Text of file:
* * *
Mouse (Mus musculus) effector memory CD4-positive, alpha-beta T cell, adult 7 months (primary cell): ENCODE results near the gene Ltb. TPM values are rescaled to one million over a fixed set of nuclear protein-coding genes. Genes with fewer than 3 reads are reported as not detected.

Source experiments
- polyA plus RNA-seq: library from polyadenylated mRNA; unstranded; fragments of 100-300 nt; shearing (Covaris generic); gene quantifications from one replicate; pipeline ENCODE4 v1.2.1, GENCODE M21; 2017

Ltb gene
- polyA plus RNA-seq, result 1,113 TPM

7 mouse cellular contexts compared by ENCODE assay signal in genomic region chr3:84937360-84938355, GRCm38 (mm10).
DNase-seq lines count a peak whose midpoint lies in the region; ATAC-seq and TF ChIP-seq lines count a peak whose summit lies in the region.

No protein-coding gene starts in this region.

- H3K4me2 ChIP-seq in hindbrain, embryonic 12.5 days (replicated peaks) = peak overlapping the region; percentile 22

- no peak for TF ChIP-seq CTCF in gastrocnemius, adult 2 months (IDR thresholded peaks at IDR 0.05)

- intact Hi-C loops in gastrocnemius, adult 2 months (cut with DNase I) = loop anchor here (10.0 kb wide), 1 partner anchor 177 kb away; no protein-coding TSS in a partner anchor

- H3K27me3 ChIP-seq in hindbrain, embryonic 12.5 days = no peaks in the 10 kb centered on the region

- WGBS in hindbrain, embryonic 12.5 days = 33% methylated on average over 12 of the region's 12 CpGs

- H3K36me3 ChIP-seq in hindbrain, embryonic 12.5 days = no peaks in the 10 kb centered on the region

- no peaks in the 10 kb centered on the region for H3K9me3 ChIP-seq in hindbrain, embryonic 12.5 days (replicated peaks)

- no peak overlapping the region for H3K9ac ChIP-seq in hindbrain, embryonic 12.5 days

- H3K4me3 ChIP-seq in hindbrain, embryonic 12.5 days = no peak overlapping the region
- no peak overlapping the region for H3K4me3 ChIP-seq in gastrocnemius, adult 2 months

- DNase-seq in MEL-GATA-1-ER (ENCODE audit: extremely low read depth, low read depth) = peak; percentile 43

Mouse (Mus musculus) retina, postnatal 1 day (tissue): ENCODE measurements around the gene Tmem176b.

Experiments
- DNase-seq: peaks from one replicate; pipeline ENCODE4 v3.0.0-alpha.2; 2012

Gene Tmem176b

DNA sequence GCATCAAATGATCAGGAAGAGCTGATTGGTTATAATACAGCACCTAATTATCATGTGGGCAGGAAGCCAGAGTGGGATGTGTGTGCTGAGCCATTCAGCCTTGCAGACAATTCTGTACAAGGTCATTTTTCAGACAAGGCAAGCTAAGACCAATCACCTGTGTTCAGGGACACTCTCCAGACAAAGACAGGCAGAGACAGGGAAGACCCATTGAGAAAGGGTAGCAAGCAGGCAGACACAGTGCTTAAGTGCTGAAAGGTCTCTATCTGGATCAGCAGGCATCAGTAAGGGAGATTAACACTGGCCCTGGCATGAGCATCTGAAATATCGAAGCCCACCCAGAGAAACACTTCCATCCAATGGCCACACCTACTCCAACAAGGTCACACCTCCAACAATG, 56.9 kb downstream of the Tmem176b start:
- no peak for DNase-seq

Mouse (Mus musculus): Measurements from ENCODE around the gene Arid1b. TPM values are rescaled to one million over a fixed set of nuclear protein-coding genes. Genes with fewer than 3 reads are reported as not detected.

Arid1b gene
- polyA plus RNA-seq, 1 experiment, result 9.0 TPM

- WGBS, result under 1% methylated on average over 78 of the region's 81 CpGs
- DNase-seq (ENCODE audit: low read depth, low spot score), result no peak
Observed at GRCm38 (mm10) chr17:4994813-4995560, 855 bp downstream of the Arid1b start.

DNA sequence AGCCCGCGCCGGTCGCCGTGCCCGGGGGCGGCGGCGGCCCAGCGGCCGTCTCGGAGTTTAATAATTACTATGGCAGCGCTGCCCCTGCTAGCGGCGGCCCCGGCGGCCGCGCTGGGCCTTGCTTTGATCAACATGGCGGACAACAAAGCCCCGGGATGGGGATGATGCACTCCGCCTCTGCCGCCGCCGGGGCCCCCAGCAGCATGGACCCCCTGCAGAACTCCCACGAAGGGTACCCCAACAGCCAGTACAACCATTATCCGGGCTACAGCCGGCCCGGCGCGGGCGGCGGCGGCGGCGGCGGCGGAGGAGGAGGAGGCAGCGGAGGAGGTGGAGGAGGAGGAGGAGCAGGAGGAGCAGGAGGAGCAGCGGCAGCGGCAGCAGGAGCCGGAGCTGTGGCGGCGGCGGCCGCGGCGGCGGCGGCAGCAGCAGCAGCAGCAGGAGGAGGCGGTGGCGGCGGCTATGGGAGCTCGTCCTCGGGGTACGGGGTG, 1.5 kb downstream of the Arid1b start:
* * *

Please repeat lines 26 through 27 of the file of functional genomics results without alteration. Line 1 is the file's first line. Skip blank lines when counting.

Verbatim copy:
Mouse (Mus musculus): Measurements from ENCODE around the gene Arid1b. TPM values are rescaled to one million over a fixed set of nuclear protein-coding genes. Genes with fewer than 3 reads are reported as not detected.

Arid1b gene